This indenture made [date]. Witnesseth that where [the sovereign] hath directed his [her, their] most gracious and honourable writ to the sheriff of Lancashire for the summons of a Parliament [date], and that all cities and borough towns within the said county should elect, choose, nominate and appoint two burgesses ... to do and consent to such things as shall be thought expedient for the wealth of the realm and the Church of England ...

After declaring that the mayor and bailiffs have carried out the election ‘with the full and whole consent and assent of the aldermen, burgesses and commonalty’, the indenture gives the Members full power to act for the borough

and whatsoever they shall do in the said Parliament we grant to be our acts and deeds so that it be not prejudicial or hurtful to the liberties and franchises of our said town of Preston, and that our above named burgesses shall discharge and save harmless our said town for all costs and charges concerning and during their attendance in the said Parliament.4

After returning Members between 1295 and 1331 Preston is not known to have done so again until 1529. Unmentioned in the list of constituencies drawn up in connexion with the issue of writs de expensis in 1512, the borough stands with two other duchy boroughs, Thetford and Lancaster, at the end of the Crown Office list of the Parliament of 1529. It could have returned, as did Lancaster, to the Parliament of 1523, or even to that of 1515, but the probability is that it began to do so in 1529. Of its two Members on that occasion, Christopher Haydock and James Walton, the second was a former mayor whose dispute with Sir Richard Houghton over the election of his successor had led to the duchy’s appointment of Haydock to the office. The restoration of the franchise could well have been mooted when articles for the borough’s better government were agreed upon by Walton and Henry Clifton on its behalf and by Chancellor More and the attorney-general Audley on the duchy’s. Haydock was probably still mayor when elected to Parliament, and he and Walton were doubtless acceptable to More, then still chancellor of the duchy, if they were not More’s nominees. There is no evidence that their choice was disputed by the rival faction, but a suit brought by Walton in the duchy court some years later shows that Houghton had made another bid for power in the town, unlawfully retaining various burgesses and outsiders and causing them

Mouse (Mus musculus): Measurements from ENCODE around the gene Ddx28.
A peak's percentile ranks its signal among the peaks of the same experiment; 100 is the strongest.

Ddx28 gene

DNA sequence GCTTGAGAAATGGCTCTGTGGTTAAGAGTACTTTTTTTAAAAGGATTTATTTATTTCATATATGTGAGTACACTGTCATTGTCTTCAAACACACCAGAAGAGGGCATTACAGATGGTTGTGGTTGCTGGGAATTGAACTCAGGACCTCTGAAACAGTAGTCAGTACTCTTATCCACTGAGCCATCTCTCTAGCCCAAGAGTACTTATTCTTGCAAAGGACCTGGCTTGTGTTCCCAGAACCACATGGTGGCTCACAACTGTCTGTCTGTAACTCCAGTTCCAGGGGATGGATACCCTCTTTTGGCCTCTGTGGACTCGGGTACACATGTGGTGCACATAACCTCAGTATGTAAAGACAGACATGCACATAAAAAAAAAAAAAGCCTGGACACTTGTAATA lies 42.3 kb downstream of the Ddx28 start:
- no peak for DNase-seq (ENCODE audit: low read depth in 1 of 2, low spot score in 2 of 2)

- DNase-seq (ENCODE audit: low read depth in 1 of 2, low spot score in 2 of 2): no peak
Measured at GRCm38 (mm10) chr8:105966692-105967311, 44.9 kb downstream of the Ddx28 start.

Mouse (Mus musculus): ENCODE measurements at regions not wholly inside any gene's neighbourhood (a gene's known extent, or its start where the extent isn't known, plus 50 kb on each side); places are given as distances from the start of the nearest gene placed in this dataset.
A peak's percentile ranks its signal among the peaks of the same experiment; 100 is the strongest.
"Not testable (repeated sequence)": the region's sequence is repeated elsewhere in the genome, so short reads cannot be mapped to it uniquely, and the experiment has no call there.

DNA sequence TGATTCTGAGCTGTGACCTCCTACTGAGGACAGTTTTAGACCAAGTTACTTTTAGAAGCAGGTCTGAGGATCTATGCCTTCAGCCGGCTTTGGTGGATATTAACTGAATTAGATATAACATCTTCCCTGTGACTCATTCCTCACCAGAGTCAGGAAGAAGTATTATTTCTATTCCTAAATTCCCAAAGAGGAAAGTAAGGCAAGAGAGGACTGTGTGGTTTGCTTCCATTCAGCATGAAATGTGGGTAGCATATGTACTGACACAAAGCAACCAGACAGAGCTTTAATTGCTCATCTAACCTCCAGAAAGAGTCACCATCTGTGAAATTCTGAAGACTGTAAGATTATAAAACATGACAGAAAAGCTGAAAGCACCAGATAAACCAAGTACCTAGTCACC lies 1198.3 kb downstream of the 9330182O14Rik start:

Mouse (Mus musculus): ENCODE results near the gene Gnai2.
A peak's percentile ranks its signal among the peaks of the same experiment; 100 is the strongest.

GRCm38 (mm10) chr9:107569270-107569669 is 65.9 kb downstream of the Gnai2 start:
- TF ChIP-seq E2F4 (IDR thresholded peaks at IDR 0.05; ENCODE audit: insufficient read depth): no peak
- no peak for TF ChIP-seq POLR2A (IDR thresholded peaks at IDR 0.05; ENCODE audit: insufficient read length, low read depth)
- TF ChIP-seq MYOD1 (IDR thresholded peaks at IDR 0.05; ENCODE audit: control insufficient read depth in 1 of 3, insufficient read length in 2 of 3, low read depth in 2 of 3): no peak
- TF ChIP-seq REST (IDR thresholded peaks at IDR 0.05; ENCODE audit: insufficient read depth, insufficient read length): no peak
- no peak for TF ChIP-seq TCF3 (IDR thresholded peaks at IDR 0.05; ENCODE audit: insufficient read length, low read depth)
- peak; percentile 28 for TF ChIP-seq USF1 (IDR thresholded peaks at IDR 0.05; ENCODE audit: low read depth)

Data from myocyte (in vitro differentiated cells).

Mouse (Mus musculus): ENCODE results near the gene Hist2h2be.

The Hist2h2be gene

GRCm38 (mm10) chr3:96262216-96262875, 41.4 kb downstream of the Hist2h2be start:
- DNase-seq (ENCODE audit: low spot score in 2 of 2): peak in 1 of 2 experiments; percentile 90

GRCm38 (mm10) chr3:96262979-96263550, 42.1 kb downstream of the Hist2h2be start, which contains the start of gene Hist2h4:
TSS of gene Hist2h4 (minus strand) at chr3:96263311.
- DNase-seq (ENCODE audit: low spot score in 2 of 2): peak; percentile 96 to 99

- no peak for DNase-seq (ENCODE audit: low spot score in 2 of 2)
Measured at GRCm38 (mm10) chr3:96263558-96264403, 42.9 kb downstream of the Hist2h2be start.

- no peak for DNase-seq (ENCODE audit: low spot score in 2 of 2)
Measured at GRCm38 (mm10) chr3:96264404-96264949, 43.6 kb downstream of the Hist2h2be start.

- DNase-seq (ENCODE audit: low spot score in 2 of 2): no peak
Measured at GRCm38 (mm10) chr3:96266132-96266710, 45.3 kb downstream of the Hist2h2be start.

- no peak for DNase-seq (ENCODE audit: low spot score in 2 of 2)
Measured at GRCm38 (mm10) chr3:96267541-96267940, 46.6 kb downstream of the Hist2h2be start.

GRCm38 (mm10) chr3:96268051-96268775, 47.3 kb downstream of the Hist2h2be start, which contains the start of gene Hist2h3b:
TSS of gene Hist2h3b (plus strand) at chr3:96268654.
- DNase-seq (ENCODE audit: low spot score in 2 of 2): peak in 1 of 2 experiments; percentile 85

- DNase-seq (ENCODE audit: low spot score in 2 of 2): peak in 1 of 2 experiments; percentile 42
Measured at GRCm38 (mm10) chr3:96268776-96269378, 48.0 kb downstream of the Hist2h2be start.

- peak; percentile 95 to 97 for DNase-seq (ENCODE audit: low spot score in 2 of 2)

to elect and nominate a new burgess to await upon the Parliament which have made out a common seal and send (sic) up the same by one Alexander Clayton being now bailiff of the said town and servant to the said Sir Richard ... And left out the names of such burgaces as they do intend to have, to the intent to extend and put out your said orator for such malice as the said Sir Richard and his servants by his maintenance do bear ...

If Houghton had indeed attempted to have the Members replaced there is no reason to think that he succeeded, but the episode may be connected with an otherwise unexplained error in the list of Members of the Parliament, revised about 1532, on which Walton is marked ‘mortuus’ although he had several years yet to live; Preston accordingly appears on the list of vacancies compiled shortly afterwards. During this last lawsuit, Walton stated that the borough had agreed to pay him ‘16d. a day during the Parliament’ and that he had procured a writ de expensis for the sum owed to him.5

Haydock and Walton may have been re-elected in 1536 in accordance with the King’s general request to that effect, and either or both may have sat again in the two following Parliaments. The next Members whose names are known were strangers: the Privy Councillor (Sir) Ralph Sadler was returned with John Bourne, servant to